Taylor Swift takes a Stand Against Spotify Streaming

Taylor Swift takes a Stand Against Spotify Streaming

Sydney Czyzon, Features Editor

A week following Taylor Swift’s release of her new pop album, 1989, the accomplished singer made the bold decision to pull all of her music from the music-streaming app known as Spotify. Rather than allowing her music to be listened to freely by users worldwide, Swift decided to induce an increase in sales by halting her support for Spotify.

Taylor Swift is not the first artist to stand up to Spotify’s streaming of music. Last year, Thom Yorke of Radiohead pulled his own material from the app and similarly claimed that the application unfairly took away money from artists. Other musicians who refused to endorse Spotify include Justin Moore, Brantley Gilbert, Garth Brooks, AC/DC, Led Zeppelin, Bob Seger, and Tool. The several accusations of Spotify’s unsatisfactory compensation is understandable, especially after Spotify revealed the substandard amount of money it pays labels.

In December of 2013, BBC News reported that Spotify pays record labels a mere $0.007 per stream of an artist’s song. After that, record labels are responsible for paying their artists a portion of the profit. For some musicians, this diminutive amount of money is not comparable to their earnings from renowned platforms like iTunes. “Over the last year, what Spotify has paid is the equivalent of less than 50,000 albums sold,” declared Scott Borchetta, who is accountable for discovering Swift through his label Big Machine Records.

Even though some fans were disappointed with Swift’s actions, the celebrity remained firm with her decision. Regarding her choice, Swift released to Time Magazine, “[People] can still listen to my music if they get it on iTunes. I’m always up for trying something. And I tried it and I didn’t like the way it felt. I think there should be an inherent value placed on art.” She went on to say, “I think people should feel that there is a value to what musicians have created, and that’s that.”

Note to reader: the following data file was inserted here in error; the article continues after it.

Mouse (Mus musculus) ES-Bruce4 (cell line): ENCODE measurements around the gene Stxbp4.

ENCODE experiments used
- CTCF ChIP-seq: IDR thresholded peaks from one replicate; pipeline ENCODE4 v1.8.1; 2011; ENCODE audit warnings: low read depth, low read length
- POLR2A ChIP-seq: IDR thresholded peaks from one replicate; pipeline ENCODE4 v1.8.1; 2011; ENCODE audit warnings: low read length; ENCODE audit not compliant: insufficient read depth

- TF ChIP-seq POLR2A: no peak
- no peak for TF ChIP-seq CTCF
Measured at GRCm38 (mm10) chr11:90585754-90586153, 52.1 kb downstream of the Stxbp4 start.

After Swift pulled her music from Spotify, her YouTube views have nearly doubled. Her personal channel, as well as her Vevo channel, went from 12.5 million views to 24 million views during the first week of November. Then, by November 16, her number of views sky-rocketed to 35 million daily views.

Despite the backlash that the app has gotten, the global head of communications and public policy at Spotify, Jonathan Price, has continued to defend the application. He claimed, “Our users, both free and paid, have grown by more than 50 percent in the last year, which means that the run rate for artists of every level of popularity keeps climbing. And Taylor just put out a great record, so her popularity has grown too. We paid Taylor’s label and publisher nearly half a million dollars in the month before she took her catalog down – without even having ‘1989’ on our service – and that was only going to go up.” The CEO of Spotify, Daniel Ek, added on by expressing, “We started Spotify because we love music and piracy was killing it. So all the talk swirling around lately about how Spotify is making money on the backs of artists upsets me big time.”

Ultimately, Taylor Swift hopes to serve as an example to other musicians as she continues to top the charts and set records. Her argument that artwork deserves proper appreciation and compensation will force fans to purchase her music instead of listening to it cost-free. In the future, other singers will likely follow in Swift’s footsteps and attempt to save the music industry from unjust infiltration.